By Quinn Rigg
Youth is exciting. Youth is invigorating. And youth is utterly terrifying.
Confusion derived from inexperience is expounded by a frustrating lack of agency. The spectre of expectation and obligation haunts all young people as they come of age. The fear and frustration of this social disenfranchisement is often known as “teen angst,” which has been well documented by the likes of Kurt Cobain, Billy Joe Armstrong and now, Blank Theatre company with its stylized rendition of Spring Awakening.
Aiming to reflect on the tragic pain and fragile hope of oppressed youth, Blank Theatre’s production is an impressive first outing for the fledgling company. Mounting the blood-pumping punk rock classic (a synopsis of which may be found here) in the intimate space of the Frontier Theater, Blank lives up to its name—the only set pieces consist of six black chairs surrounded by white walls and floors. The aptly-named company has done well to create opportunity from the size constraints of the space; through the work of AnnMarie Milazzo and Simon Hale, the robust score is effectively reorchestrated for a four-piece band, which fits snugly along the wall.
As opposed to an obstacle, the small white box becomes an enticing microscope in which grounded subtlety is greatly rewarded; director Danny Kapinos and choreographer Britta Lynn Schlicht lean into the space’s scarce square footage, creating compelling tableaus and heightening tension as audience sits so closely to—and within—the action of such emotionally raw material.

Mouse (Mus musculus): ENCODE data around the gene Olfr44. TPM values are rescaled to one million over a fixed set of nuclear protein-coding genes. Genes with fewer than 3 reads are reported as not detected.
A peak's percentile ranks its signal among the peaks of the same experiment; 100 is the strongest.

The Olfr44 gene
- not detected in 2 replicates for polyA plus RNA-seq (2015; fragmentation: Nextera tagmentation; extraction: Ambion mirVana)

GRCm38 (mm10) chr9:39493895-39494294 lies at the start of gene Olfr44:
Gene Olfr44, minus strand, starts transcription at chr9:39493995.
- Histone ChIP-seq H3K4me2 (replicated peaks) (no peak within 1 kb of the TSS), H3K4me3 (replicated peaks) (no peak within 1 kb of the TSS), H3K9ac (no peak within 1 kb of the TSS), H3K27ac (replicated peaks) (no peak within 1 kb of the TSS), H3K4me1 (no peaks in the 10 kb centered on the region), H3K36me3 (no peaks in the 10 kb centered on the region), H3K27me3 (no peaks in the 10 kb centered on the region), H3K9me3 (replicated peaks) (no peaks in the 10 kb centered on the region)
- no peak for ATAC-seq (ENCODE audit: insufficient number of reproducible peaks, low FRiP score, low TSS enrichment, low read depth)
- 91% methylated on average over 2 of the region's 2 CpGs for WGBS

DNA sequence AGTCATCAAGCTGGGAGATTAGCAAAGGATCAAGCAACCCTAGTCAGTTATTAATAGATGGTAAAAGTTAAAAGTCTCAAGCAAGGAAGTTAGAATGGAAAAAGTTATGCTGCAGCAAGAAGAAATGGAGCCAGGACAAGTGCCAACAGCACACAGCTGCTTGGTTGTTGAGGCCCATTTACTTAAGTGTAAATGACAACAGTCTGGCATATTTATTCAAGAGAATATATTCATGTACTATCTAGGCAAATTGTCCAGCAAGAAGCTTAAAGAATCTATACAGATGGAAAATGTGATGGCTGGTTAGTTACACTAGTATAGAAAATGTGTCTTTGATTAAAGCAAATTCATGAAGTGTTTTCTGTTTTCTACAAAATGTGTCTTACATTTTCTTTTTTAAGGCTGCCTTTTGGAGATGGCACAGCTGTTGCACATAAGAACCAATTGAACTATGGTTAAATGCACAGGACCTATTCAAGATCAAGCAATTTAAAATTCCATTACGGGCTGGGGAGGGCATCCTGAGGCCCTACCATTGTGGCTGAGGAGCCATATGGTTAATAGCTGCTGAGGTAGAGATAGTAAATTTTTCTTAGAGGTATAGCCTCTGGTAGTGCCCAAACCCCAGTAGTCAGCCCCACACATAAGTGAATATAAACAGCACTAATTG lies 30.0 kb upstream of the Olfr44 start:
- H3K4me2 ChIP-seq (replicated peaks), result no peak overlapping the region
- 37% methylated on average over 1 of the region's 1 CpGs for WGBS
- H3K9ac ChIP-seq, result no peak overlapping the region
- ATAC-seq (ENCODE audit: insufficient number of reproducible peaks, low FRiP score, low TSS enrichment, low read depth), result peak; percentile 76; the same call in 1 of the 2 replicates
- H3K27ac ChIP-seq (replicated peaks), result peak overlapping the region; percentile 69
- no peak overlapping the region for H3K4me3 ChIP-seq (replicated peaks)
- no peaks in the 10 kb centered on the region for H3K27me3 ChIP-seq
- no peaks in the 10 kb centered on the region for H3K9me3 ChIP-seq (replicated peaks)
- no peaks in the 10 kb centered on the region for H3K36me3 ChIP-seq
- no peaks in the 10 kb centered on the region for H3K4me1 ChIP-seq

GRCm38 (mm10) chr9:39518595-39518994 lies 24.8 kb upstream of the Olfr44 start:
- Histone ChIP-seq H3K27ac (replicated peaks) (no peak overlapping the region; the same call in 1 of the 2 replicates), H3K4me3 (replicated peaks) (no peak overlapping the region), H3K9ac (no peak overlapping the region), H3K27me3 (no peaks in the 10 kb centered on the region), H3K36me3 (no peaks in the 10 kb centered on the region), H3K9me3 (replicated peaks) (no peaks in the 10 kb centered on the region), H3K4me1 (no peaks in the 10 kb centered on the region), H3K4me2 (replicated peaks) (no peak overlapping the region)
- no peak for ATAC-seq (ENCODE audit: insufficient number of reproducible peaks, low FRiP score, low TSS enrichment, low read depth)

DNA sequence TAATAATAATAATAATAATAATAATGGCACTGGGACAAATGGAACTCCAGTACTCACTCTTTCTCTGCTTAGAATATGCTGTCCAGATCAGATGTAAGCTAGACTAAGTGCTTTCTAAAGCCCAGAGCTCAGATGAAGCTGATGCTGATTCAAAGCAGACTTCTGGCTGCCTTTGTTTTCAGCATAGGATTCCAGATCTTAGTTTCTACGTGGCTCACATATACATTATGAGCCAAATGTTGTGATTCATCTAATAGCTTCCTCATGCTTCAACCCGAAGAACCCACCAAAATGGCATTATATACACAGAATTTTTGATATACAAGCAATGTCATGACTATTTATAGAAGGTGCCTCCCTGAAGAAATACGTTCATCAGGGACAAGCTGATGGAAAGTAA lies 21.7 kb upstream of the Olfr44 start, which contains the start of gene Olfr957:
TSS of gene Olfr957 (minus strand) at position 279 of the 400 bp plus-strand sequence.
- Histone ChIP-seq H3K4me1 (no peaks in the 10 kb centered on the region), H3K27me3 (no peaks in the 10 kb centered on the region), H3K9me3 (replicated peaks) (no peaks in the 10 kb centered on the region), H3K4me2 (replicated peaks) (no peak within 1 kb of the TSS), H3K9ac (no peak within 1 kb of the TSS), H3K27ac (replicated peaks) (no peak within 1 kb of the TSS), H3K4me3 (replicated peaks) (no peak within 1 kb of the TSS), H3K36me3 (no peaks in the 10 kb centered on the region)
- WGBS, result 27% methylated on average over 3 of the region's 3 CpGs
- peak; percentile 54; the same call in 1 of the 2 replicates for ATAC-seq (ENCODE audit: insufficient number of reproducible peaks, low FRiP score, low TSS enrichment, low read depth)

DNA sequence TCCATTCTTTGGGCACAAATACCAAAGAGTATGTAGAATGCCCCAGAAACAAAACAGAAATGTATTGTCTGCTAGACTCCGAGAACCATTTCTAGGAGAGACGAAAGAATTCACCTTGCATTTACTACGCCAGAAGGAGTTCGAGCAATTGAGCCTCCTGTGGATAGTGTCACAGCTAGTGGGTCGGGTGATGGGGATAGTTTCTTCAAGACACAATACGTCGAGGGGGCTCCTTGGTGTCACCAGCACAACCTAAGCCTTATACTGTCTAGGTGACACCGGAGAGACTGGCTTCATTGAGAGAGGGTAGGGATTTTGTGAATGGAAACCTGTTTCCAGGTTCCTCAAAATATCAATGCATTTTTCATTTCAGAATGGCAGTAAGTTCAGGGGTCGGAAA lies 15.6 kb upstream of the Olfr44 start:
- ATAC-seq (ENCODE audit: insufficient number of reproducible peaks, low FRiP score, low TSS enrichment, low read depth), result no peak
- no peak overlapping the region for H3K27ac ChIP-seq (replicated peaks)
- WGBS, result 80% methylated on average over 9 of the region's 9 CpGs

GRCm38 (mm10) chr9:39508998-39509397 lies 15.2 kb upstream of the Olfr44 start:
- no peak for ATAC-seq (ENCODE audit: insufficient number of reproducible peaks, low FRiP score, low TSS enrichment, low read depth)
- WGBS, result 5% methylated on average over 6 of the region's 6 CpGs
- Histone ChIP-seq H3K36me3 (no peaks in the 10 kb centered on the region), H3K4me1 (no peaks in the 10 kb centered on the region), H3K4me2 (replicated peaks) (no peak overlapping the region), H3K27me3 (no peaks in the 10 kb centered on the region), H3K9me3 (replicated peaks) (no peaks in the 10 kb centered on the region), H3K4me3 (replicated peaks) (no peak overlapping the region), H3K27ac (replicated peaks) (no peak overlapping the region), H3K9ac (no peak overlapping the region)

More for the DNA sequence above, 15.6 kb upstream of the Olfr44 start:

The scathing violence and contentious intimacy within this show are particularly engrossing when in such close proximity. Fight choreographer Brian Plocharczyk and intimacy designer Zack Payne have created motivated, captivating moments in the space; every smack, grunt, scream and whimper resounds viscerally in the Frontier.
While this production has managed to captivate the claustrophobic intensity befitting of musical theatre’s punk rock flagship, it has not eased into the space without growing pains.
The claustrophobia that makes the drama of the play so much more enticing does not favor large ensemble movement, as evidenced in numbers like “My Junk” or “Touch Me.” While the abstract stylization of Schlicht’s choreography is often fluid and aesthetically rich, the narrative focus is lost through the visual noise that so many moving bodies create. The conceit of certain numbers (in this case, the discovery of masturbation in “My Junk”) is dropped almost entirely before the musical (and literal) climax of the score— narrative substance is sometimes removed in favor of stylized movement.
Throughout this show, it is at moments of stillness where the stylization finds focus and narrative clarity: some of the most striking choreographic moments of the show lie in the hard-hitting tableaus of “Bitch of Living,” the tender simplicity of “Left Behind” or the reverence of “I Believe.” The movement begins to falter in function whenever it thrusts too much visual feedback into such a small space.